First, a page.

"Evolution by Jerks"

I have just finished reading an excellent book concerning evolution by Niles Eldredge. Reinventing Darwin: The Great Debate at the High Table of Evolutionary Theory was published in 1995 by John Wiley & Sons hardbound at $27.95.

You may recall that Eldredge is a paleontologist and curator in the Department of the Invertebrates at the American Museum of Natural History. You may also recall that I reviewed his previous book, The Miner's Canary, last year and didn't much care for it on grounds that the topic was somewhat out of my area of interest. No such problem with this one. I purchased Reinventing Darwin because it seemed that it would provide a lay explanation of "punctuated equilibria", an alternate theory of evolution proposed in 1972 by Eldredge and Stephen J. Gould. This was something that I wanted to learn more about and this time what I got was something more.

Eldredge refers to a metaphorical "high table" in the subtitle and throughout the book. One can imagine this as a gathering of the elite individuals, modern theorists in evolutionary theory, meeting around a formal table exchanging ideas on the process of evolution. This elite group is primarily comprised of geneticists of one form or another, paleontologists being excluded as having little to add. The individuals are termed ultra-Darwinians by Eldredge. The Eldredge-Gould paper and subsequent writings on punctuated equilibria have brought paleontologists back into this group at least as worthy opponents.

A side note is in order here to explain in simple terms (which is the best I can do) what the theory of punctuated equilibria is about. You will remember that Darwin's theory of natural selection had species changing gradually over time as generation after generation inherited characteristics from their parents which enhanced their ability to survive. Observation of the fossil record should provide a gradation of change as one species evolves into another. Gould and Eldredge (and others) have not observed this. Where complete exposures of fossils exist covering millions of years, the observation is one of stability followed by abrupt change. Natural selection does fit in to the punctuated equilibria model but not as traditional Darwinists have thought. English geneticist John Turner has referred to the Eldredge-Gould punctuated equilibria theory as "evolution by jerks".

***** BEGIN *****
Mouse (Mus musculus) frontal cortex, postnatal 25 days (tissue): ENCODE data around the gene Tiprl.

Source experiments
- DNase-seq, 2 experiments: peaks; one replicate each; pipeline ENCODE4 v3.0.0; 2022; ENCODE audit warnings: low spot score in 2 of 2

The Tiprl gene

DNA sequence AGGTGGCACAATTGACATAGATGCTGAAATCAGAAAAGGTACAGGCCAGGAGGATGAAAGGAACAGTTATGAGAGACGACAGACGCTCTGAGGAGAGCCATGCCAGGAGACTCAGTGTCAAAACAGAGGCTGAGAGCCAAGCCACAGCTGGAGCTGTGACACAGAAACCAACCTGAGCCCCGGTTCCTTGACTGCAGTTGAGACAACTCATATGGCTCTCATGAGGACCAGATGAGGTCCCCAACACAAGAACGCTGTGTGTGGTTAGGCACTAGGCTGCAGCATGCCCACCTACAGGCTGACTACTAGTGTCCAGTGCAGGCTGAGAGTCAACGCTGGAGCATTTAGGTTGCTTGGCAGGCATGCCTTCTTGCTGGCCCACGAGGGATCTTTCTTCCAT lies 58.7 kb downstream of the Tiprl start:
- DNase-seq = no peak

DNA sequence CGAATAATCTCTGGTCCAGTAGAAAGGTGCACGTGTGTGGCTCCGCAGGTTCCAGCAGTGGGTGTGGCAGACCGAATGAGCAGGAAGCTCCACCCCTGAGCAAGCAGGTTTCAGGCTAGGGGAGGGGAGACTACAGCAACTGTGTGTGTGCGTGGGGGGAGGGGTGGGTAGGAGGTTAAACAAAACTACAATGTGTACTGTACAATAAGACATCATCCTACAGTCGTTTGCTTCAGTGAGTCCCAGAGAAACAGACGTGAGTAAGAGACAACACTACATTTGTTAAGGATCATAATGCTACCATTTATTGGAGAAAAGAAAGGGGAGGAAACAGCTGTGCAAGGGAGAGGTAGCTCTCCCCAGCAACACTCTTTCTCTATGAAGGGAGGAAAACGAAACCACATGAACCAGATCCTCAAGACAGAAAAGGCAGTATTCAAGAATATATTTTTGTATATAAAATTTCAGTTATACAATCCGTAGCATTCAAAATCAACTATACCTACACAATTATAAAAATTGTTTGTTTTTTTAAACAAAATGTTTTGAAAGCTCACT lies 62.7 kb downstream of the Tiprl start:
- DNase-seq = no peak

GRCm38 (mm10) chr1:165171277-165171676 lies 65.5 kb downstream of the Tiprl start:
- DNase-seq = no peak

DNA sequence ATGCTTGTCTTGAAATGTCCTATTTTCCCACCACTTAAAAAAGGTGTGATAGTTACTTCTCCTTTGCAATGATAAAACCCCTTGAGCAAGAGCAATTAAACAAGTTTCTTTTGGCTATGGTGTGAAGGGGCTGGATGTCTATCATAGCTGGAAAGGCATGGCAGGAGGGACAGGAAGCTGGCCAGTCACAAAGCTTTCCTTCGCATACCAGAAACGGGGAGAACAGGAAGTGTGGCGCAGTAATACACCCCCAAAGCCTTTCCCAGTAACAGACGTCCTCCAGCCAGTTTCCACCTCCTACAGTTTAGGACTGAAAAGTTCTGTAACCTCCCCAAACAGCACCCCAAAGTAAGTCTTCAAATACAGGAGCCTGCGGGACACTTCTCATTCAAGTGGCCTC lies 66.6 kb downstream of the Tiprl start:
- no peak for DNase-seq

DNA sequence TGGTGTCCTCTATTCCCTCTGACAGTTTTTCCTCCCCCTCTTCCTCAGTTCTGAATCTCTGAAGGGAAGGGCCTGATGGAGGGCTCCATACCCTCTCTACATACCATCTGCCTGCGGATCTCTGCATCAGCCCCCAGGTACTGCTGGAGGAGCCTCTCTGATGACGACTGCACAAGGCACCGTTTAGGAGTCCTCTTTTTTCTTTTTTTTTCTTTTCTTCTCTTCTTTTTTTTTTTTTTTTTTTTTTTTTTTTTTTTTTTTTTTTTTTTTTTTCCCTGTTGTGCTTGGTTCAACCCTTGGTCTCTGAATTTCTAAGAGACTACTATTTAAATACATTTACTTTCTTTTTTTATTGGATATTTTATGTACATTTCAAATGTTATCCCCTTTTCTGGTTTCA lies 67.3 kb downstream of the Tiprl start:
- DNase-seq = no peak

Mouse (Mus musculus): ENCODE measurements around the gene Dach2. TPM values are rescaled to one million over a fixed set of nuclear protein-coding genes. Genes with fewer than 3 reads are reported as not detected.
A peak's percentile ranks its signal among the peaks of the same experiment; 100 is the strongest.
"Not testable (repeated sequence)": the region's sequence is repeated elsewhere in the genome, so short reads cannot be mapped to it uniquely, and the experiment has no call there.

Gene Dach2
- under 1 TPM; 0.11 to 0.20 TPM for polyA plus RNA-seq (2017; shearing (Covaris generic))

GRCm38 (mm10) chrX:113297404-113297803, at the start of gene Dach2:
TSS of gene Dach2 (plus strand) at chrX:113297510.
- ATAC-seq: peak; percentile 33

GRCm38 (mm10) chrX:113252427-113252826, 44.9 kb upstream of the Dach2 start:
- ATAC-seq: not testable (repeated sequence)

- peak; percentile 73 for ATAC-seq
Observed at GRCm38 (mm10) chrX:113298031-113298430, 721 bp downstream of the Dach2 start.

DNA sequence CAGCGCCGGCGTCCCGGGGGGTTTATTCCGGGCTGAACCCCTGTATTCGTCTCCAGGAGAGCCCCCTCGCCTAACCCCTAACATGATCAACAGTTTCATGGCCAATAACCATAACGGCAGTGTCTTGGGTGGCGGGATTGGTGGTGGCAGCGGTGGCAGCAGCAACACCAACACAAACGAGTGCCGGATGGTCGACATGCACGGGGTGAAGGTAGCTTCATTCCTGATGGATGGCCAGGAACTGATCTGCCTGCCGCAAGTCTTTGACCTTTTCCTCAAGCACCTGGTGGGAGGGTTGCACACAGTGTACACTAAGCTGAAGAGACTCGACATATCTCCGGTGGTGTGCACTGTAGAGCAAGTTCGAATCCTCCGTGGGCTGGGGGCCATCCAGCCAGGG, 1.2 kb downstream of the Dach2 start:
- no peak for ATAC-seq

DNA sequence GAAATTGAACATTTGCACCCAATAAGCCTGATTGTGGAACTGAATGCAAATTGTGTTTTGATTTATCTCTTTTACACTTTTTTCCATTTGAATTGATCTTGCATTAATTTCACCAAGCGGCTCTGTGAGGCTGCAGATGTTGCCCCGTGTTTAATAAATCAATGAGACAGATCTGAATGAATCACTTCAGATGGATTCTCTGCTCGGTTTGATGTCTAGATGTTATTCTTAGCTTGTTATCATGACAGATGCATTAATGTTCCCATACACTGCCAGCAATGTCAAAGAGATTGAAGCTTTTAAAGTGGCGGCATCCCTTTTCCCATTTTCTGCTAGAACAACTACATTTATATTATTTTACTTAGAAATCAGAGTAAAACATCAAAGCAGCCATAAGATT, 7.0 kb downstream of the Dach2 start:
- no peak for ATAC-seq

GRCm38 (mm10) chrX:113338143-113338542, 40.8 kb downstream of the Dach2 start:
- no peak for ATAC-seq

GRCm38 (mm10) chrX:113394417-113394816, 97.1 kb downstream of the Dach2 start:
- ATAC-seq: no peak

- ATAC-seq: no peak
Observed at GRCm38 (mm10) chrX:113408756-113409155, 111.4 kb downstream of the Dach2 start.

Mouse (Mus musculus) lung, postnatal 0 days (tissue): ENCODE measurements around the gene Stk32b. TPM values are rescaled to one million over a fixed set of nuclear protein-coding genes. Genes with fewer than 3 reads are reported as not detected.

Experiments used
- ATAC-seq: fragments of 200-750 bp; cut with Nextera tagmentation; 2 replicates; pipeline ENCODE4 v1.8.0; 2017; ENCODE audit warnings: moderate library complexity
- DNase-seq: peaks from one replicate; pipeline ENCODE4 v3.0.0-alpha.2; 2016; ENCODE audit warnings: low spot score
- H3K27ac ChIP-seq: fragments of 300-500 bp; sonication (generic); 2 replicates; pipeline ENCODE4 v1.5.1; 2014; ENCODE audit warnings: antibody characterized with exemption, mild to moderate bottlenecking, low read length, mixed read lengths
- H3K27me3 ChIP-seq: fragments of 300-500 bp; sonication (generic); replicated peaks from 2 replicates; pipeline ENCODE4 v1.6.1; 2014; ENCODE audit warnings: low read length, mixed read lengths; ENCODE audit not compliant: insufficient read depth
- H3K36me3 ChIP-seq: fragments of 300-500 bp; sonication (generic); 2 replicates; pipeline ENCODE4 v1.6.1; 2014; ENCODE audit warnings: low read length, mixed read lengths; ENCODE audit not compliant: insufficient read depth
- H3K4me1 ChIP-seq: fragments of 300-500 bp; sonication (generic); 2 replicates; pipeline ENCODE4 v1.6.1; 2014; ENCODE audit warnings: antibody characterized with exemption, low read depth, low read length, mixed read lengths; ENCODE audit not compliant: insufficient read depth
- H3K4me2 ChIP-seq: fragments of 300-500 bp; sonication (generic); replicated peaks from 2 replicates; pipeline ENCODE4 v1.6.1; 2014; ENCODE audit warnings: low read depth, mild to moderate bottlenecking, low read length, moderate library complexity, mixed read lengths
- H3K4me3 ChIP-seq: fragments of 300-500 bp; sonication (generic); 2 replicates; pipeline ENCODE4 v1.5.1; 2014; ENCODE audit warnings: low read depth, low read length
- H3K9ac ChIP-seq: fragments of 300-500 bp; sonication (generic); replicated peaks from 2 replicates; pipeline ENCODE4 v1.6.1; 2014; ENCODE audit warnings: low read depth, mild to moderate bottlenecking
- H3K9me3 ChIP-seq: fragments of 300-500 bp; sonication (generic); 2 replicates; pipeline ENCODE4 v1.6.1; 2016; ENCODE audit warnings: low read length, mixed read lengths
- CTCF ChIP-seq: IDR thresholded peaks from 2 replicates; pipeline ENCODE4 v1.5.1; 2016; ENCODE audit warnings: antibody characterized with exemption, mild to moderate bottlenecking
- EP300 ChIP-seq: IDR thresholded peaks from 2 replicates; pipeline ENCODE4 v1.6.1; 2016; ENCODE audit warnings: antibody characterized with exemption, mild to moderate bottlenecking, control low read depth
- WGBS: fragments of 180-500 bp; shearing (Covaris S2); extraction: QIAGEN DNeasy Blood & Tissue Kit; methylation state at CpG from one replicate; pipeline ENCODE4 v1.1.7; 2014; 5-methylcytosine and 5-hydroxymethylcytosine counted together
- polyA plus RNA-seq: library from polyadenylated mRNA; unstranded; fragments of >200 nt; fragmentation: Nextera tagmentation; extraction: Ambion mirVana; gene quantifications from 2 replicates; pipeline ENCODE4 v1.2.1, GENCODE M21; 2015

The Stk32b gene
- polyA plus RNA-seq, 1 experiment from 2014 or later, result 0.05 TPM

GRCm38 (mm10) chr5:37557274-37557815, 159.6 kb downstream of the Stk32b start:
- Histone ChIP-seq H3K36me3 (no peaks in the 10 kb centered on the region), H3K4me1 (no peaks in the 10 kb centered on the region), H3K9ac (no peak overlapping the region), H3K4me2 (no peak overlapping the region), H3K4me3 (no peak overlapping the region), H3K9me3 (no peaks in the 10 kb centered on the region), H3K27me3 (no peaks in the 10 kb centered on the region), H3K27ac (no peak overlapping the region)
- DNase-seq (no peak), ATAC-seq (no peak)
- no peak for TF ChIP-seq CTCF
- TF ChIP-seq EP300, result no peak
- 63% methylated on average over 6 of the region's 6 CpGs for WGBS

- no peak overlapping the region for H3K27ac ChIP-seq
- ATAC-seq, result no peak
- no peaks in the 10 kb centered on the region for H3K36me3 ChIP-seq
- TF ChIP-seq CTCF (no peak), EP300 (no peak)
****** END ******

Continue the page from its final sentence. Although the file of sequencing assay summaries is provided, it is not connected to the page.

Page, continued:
On the other side of the argument are the ultra-Darwinians who have reduced evolutionary theory to the struggle of individual genes. Their ideas also reduce the concept of species to meaninglessness. Many recent books and papers have been written by some of these individuals: R. Dawkins, The Selfish Gene, The Extended Phenotype, and The Blind Watchmaker; J. Maynard Smith, The Evolution of Sex, Paleontology at the High Table, Darwinism Stays Unpunctuated, and Punctuation in Perspective; G. Williams, Adaptation and Natural Selection: A Critique of Some Current Evolutionary Thought, Sex and Evolution, and Natural Selection: Domains, Levels, and Applications.

Eldredge is quick to point out that Reinventing Darwin is in part a response to the many publications of the ultra-Darwinians and that his approach is decidedly one sided. He skillfully counters varying aspects of ultra-Darwinian theory with plausible explanations of "his" alternatives. I placed "his" in quotes because his views are supported by otherd as well, many of these are fellow paleontologists. Eldredge terms his approach to evolutionary theory as a "naturalist" view.

Reinventing Darwin is fairly easy to read and understand. It is not overly burdened with difficult technical terms but, I will say, Eldredge, like his colleague Stephen J. Gould, has a tremendous command of the english language which may necessitate having a dictionary handy. Having said that, I will add that he is much easier on the reader in this regard than Gould. Another bonus in this book is his use of appropriate paleontological and fossil evidence to support his points.

I recommend Reinventing Darwin to those of you interested in this subject. I think Eldredge presents a much more easily believed theory for us since we too have touched the fossil evidence and can relate to his arguments.

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